After putting my items on the belt, I asked why there were looking at the coins. One looked up and said they were looking for the Maya Angelou quarter, and another said that they were reading about Angelou in high school when their teacher talked about the quarter.
One looked at me and asked if I knew that the next quarter would honor Sally Ride and started to tell me about Dr. Ride. After I told them that I watched the shuttle launch on television, they thought it was neat that these quarters were in circulation.
They showed no interest in the national parks quarters as they looked at the quarters when one found an Ohio quarter. Although it has the hanging astronaut, I asked if they found the Florida quarter with the Space Shuttle on the reverse.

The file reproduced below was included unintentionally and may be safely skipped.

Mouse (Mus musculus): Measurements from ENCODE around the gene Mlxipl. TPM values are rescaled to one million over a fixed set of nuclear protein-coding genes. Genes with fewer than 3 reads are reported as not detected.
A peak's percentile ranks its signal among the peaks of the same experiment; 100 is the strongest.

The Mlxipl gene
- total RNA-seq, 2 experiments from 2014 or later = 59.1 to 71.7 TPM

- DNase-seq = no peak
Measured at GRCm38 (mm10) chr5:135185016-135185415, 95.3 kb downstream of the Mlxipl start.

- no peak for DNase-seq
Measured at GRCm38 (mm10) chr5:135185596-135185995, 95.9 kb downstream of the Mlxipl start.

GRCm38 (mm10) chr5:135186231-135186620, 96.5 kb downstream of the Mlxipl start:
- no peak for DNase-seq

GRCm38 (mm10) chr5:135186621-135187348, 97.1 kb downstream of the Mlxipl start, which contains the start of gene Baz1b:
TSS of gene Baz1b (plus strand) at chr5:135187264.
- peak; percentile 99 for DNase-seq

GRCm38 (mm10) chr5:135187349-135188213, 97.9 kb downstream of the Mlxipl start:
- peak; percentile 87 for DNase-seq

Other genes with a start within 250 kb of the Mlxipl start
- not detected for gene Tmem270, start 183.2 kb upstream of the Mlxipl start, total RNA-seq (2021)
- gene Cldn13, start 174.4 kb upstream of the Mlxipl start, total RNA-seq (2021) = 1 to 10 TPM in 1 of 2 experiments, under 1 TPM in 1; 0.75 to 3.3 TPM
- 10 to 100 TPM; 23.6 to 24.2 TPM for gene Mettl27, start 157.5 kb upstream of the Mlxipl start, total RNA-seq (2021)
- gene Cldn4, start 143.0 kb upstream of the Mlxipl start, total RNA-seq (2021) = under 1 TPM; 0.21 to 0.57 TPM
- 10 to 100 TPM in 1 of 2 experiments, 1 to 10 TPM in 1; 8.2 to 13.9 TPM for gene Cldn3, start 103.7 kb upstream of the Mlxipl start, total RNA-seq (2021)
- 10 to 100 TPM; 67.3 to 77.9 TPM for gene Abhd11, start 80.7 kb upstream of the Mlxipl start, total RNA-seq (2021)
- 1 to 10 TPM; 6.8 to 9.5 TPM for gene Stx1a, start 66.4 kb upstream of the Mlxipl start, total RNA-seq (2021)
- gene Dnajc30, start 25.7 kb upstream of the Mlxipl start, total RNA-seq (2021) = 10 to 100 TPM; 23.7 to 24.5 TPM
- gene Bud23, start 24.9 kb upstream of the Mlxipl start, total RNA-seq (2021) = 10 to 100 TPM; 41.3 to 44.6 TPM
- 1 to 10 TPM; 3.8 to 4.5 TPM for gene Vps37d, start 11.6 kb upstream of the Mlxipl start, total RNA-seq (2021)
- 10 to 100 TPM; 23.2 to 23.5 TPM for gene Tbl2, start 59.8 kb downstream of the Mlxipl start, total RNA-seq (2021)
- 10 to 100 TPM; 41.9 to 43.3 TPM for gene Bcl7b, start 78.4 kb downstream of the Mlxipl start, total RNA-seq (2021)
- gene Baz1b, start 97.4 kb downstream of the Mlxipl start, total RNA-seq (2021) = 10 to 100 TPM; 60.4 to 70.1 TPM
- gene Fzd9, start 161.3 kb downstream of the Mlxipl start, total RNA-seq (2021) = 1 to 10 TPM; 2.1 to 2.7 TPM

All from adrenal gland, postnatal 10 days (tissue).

They realized I understood the quarters and asked if there was a reference to the themes on the quarters. After pointing them to the U.S. Mint website, I told them about the Red Book. I showed them some of the quarter designs on my smartphone and then the Native American dollars.
Aside from not knowing that the U.S. Mint struck dollar coins, I showed them the 2015 Mohawk Iron Workers dollar, a personal favorite. One showed interest and asked if they had created a design for the Code Talkers, and I responded “💯percent” and showed them the 2016 dollar.
Three high school students were now working at a local grocery store, looking at the coins in the cash register for designs representing history. They may not be looking for silver coins like I did in the early 1970s, but it’s change hunting looking for something neat.
The more things change, the more they stay the same.